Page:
18. opus

    Greenbelt 2015.

    I sincerely hope some footage from the RAIJ's performance appears on YouTube soon. And yes, their new album is fantastic.
  19. opus

    No Place to Call Home

    BuzzFeed (of all places) has posted a pretty long, in-depth piece that delves into JPUSA's history in light of No Place to Call Home. It's a pretty heartbreaking read.
  20. opus

    New Stuff Worth Hearing

    A few recent faves of mine... CFCF - The Colours of Life 40 minutes of instrumental pop that blends together world music influences and '80s music tropes -- think Bill Laswell remixing a Phil Collins cover of Talk Talk. You might find it really cheesy, and it sort of is, but it also hits a real sweet spot for me that taps into '80s nostalgia but goes into some new directions. The Green Kingdom - Vapor Sequences A 4-song EP of minimal ambient dub -- think a more spacious, ethereal Burial. Perfect for late night coding sessions. Lightning Bug - Floaters Lo-fi shoegaze/ambient/experimental pop at its finest. Brings to mind Broadcast, Slowdive, Flying Saucer Attack, and Amy Annelle, but has a singular emotional wallop all its own. This one came out of left field and just bowled me over. Pilotpriest - W/W/D/K/F Cinematic synthesizer music reminiscent of Daft Punk and Makeup & Vanity Set. Cascading Slopes - Towards a Quaker View of Synthesizers The best album that Joy Electric never released. Absolutely beautiful and emotional synth-pop.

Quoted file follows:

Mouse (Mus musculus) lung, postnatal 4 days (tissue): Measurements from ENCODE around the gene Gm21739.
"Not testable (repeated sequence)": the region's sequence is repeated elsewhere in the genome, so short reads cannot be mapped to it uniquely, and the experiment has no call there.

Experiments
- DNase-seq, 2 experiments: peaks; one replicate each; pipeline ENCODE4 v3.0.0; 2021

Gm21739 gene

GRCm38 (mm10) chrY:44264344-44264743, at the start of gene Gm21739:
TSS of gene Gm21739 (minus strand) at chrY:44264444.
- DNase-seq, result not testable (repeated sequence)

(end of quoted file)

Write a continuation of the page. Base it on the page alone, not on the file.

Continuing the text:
21. Just saw this while perusing The Ross Theatre's website... Cinema India! - The Changing Face Of Indian Cinema And here's the itinerary... Bariwali (The Lady of the House) Dilwale Dulhaniya Le Jayenge (The Braveheart Will Take the Bride) Kandukondain, Kandukondain (I Have Found It) Maqbool The Speaking Hand: Zakir Hussain and the Art of the Indian Drum Waisa Bhi Hota Hai (Anything Can Happen) I caught Maqbool at last year's Toronto Film Festival, and it was excellent - a Bollywood take on Shakespeare by way of Martin Scorcese. And I'm pretty stoked about the rest of the films they're showing as well.